Bling Nation’s technology was specifically designed to reduce payments processing costs for small, local banks and their merchant customers by cutting out middlemen, such as acquirers, processors and brands such as Visa and MasterCard.
The company’s technology was designed to be NFC compatible and used contactless stickers and SMS text notifications to get around the then lack of commercially available NFC phones. Bling Nation gained traction quickly with a number of US community banks and consumer adoption also saw swift take up. 62% of customers at the State Bank of La Junta, for instance used their phone to make a purchase in just the first five months.
Bling Nation went on to run a payments trial in Silicon Valley in which both PayPal and Facebook took part. It then began to focus on mobile marketing solutions via its FanConnect service, launched in 2010, but the service has now run into problems and is not currently operating.
“Bling says its service interruption is part of a bid to stay competitive by rolling out a revamped product later this year,” according to American Banker. “We found it was easier to kind of pause and fix [our business model] than to try to tweak and market,” Matthew Murphy, a Bling Nation general manager, told the publication.
The introduction of FanConnect was a key reason for the problems, says American Banker:
The e-payment upstart’s big misstep involved launching the loyalty program FanConnect last fall and requiring that banks and merchants on its network become part of it, Bling partners say.
“It was either you’re on or you’re off, and a lot of our merchants said, ‘Okay, we’re off,’ ” said Brad Rose, the vice president of information technology security at State Bank in La Junta, Colo. The bank, which had been Bling Nation’s earliest bank partner, stopped issuing its stickers in March.
Bling Nation later made FanConnect optional, but Rose said by that time many of its merchants had dropped the service.
Persuading merchants and consumers to sign up for the service also proved an issue, at least in some instances:
“It could have been… a real competitor to the major card networks,” said Rule Loving, the assistant vice president of retail services at the $400 million-asset StonehamBank in Massachusetts.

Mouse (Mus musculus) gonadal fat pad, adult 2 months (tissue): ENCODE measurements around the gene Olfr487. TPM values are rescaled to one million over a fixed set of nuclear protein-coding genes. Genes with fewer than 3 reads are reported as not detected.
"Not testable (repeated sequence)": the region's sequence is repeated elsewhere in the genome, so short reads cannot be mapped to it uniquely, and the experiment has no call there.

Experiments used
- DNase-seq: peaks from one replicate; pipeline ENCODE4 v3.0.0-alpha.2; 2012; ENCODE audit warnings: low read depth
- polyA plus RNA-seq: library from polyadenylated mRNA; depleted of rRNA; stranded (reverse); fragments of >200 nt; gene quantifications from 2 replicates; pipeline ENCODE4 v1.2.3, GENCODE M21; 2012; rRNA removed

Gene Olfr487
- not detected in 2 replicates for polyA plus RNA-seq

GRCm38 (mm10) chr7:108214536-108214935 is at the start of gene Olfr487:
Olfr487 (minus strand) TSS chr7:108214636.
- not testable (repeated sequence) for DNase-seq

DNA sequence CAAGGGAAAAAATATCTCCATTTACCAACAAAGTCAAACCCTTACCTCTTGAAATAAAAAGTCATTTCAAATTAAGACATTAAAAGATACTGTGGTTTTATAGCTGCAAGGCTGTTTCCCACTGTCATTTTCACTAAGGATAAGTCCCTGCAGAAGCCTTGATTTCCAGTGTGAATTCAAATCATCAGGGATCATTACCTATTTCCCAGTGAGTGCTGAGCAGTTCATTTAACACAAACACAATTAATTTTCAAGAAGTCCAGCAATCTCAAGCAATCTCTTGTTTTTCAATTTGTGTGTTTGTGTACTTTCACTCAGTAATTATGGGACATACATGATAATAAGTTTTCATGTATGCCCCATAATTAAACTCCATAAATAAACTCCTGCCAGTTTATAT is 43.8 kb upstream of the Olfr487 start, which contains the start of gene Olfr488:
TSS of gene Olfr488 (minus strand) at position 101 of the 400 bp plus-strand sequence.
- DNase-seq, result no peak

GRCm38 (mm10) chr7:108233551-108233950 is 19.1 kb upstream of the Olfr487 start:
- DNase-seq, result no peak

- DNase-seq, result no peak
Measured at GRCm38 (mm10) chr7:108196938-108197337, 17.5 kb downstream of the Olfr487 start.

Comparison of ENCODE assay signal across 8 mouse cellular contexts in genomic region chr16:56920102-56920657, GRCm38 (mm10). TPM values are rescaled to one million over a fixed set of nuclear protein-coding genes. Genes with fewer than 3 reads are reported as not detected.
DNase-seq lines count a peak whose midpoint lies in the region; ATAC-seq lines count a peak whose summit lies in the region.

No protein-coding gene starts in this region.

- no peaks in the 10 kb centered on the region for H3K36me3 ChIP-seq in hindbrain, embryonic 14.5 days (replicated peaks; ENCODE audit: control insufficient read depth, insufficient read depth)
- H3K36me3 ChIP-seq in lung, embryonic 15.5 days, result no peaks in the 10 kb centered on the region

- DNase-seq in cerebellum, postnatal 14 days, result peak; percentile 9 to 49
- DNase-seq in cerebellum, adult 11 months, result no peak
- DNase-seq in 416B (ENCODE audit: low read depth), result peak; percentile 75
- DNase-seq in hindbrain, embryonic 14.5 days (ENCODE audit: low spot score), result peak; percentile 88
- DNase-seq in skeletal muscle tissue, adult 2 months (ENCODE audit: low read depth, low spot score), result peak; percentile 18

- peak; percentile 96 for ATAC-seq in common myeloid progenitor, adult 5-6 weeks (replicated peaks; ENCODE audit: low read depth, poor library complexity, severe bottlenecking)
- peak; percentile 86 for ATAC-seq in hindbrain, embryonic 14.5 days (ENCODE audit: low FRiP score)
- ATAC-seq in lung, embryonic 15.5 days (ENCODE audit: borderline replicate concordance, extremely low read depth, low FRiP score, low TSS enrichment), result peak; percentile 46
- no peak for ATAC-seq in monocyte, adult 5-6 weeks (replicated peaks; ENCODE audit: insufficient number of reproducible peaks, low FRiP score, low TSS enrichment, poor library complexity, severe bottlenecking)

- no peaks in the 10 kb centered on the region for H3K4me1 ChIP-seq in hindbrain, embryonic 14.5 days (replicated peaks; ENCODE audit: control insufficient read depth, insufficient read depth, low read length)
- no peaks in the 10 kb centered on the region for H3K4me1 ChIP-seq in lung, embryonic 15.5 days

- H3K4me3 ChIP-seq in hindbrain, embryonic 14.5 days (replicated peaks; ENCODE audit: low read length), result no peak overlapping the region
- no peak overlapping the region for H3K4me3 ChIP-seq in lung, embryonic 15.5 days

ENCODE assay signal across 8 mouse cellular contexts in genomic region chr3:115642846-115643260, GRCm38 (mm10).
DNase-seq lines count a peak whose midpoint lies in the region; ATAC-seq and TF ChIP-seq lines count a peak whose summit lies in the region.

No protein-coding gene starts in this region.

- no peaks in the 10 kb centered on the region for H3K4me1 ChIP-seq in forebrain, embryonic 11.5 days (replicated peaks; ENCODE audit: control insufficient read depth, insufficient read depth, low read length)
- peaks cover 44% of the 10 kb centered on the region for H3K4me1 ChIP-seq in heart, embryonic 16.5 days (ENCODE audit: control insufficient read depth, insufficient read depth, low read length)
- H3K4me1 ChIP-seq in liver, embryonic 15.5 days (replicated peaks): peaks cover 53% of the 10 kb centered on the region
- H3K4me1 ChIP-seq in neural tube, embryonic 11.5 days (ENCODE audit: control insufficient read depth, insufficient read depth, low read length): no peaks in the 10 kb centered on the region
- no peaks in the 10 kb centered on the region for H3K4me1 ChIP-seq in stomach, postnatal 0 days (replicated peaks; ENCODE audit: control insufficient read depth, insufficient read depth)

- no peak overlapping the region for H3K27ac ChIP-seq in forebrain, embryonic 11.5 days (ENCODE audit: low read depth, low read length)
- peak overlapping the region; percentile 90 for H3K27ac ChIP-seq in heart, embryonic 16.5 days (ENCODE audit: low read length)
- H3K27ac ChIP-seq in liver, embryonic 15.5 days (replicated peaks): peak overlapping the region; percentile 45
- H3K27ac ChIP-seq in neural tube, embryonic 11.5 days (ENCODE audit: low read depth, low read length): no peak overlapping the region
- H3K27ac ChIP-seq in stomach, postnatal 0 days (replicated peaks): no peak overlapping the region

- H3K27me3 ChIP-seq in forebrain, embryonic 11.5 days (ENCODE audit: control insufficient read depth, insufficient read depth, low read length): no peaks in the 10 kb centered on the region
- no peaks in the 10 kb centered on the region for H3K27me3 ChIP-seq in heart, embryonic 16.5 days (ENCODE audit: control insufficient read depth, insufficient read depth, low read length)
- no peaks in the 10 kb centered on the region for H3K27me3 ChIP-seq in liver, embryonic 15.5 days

About 20 merchants in StonehamBank’s market accepted Bling payments, and the bank issued about 500 Bling tags to customers.
“Some [merchants] were not interested in putting a new terminal in or setting up the cash registers to be able to interface,” Loving said.
Bling Nation also faced an increasingly competitive market, with rival card networks developing their own mobile payments services and partnering with Google Inc. and wireless carriers. Like Bling Nation’s stickers, those systems are using contactless payment technology, though built into mobile phones rather than stuck on.
Bling Nation was also tarnished by pending rules that would drastically lower the fees that banks earn from retailers on debit card purchases.
Bling Nation may yet return with a new service, American Banker says:
Murphy said funding is not an issue for Bling Nation, which has raised more than $33 million in capital from backers including Lightspeed Venture Partners and Balderton Capital.
Murphy would not discuss details about what its next service might look like or when it would be released but said Bling Nation recognizes the need to deliver something beyond just another way to make or accept payments.
“We’ve learned that mobile, social and local really need to come together with NFC to make that transformation,” Murphy said. “I think you’ll see that with what’s deploying with Google right now and a few others.”